Similarly, the Councils believe that the proposed definition for “electronic record” is insufficient. The Councils maintain that the definition of “in writing” should reflect the requirement to store because agencies ask for information in writing when they intend to keep it as a record. Therefore, storage, reproduction, and later retrieval are all salient characteristics of a record. After further deliberation and consideration of the public comments regarding the proposed changes to the definitions, the Councils have determined that the current FAR definitions are sufficient and appropriately capture the necessary salient characteristics required of a “writing” and a “signature.” Likewise, the Councils concluded that there was no significant value achieved through the proposed change to the definition of “electronic commerce.”
Therefore, this final rule makes no changes to the current FAR definitions.
This is not a significant regulatory action and, therefore, was not subject to review under Section 6(b) of Executive Order 12866, Regulatory Planning and Review, dated September 30, 1993. This rule is not a major rule under 5 U.S.C. 804.
B. Regulatory Flexibility Act Back to Top
The Department of Defense, the General Services Administration, and the National Aeronautics and Space Administration certify that this final rule will not have a significant economic impact on a substantial number of small entities within the meaning of the Regulatory Flexibility Act, 5 U.S.C. 601, et seq., because the rule does not change the procedures for award or administration of contracts, but rather, clarifies that the use of electronic signatures and electronic methods are permitted in Government procurement.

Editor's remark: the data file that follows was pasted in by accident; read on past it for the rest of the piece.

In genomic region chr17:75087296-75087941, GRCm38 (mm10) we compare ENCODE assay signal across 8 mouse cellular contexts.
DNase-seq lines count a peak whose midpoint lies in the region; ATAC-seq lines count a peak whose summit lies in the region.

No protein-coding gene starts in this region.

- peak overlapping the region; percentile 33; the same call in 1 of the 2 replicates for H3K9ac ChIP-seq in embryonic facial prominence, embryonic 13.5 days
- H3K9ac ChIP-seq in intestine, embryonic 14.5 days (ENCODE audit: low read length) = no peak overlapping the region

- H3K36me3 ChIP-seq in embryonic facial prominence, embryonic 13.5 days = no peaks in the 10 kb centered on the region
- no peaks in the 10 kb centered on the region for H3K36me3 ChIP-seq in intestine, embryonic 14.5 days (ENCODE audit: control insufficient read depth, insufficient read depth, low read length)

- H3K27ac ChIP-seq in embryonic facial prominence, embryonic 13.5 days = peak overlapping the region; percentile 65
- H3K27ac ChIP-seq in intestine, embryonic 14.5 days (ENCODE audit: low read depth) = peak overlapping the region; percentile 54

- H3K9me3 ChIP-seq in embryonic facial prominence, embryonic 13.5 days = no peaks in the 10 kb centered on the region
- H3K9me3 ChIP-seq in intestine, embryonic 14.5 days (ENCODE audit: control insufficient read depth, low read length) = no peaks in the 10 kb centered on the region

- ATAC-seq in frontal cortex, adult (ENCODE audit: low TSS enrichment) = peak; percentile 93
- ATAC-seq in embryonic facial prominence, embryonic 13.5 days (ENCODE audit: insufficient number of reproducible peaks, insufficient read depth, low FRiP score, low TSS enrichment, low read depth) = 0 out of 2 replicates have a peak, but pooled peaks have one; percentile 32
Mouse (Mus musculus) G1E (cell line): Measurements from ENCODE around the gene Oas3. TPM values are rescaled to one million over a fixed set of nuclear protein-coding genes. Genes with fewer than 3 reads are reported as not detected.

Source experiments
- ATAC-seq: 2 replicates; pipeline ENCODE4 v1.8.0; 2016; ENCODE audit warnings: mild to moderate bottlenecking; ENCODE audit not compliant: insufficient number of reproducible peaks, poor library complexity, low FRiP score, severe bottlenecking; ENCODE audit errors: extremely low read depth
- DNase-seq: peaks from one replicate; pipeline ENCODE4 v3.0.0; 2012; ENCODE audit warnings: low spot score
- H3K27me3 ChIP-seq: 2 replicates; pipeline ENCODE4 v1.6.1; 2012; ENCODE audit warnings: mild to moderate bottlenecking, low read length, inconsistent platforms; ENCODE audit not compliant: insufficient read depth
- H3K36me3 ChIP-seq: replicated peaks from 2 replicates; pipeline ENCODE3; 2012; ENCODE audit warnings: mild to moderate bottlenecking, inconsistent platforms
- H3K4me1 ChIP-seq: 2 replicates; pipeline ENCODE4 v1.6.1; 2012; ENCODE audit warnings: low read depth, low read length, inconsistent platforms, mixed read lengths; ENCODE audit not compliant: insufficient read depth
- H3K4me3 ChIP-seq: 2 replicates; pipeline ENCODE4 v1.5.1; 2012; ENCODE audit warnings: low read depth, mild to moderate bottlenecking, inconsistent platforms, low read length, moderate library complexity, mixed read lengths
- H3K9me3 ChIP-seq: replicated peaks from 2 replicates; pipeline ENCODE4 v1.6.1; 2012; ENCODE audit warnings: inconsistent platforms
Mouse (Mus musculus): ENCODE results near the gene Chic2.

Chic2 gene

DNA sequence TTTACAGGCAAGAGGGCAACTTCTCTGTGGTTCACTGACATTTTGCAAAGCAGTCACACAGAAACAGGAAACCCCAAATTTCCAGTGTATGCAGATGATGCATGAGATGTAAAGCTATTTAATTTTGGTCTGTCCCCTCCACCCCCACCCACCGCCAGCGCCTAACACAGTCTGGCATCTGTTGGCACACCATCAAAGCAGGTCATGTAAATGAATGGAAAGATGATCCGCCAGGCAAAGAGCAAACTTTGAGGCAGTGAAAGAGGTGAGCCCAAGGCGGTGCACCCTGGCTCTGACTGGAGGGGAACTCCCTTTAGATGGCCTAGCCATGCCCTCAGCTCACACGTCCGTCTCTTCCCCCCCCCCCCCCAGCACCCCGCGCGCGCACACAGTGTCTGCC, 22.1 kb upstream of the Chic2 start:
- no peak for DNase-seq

C. Paperwork Reduction Act Back to Top
The Paperwork Reduction Act does not apply because the changes to the FAR do not impose information collection requirements that require the approval of the Office of Management and Budget under 44 U.S.C. 3501, et seq.
Dated: May 13, 2003.
Laura G. Smith,
Director, Acquisition Policy Division.
Therefore, DoD, GSA, and NASA amend 48 CFR part 4 as set forth below:
PART 4—ADMINISTRATIVE MATTERS Back to Top
1.The authority citation for 48 CFR part 4 is revised to read as follows:
2.Amend section 4.502 by adding paragraph (d) to read as follows:
* * * * *
(d) Agencies may accept electronic signatures and records in connection with Government contracts.
[FR Doc. 03-12304 Filed 5-22-03; 8:45 am]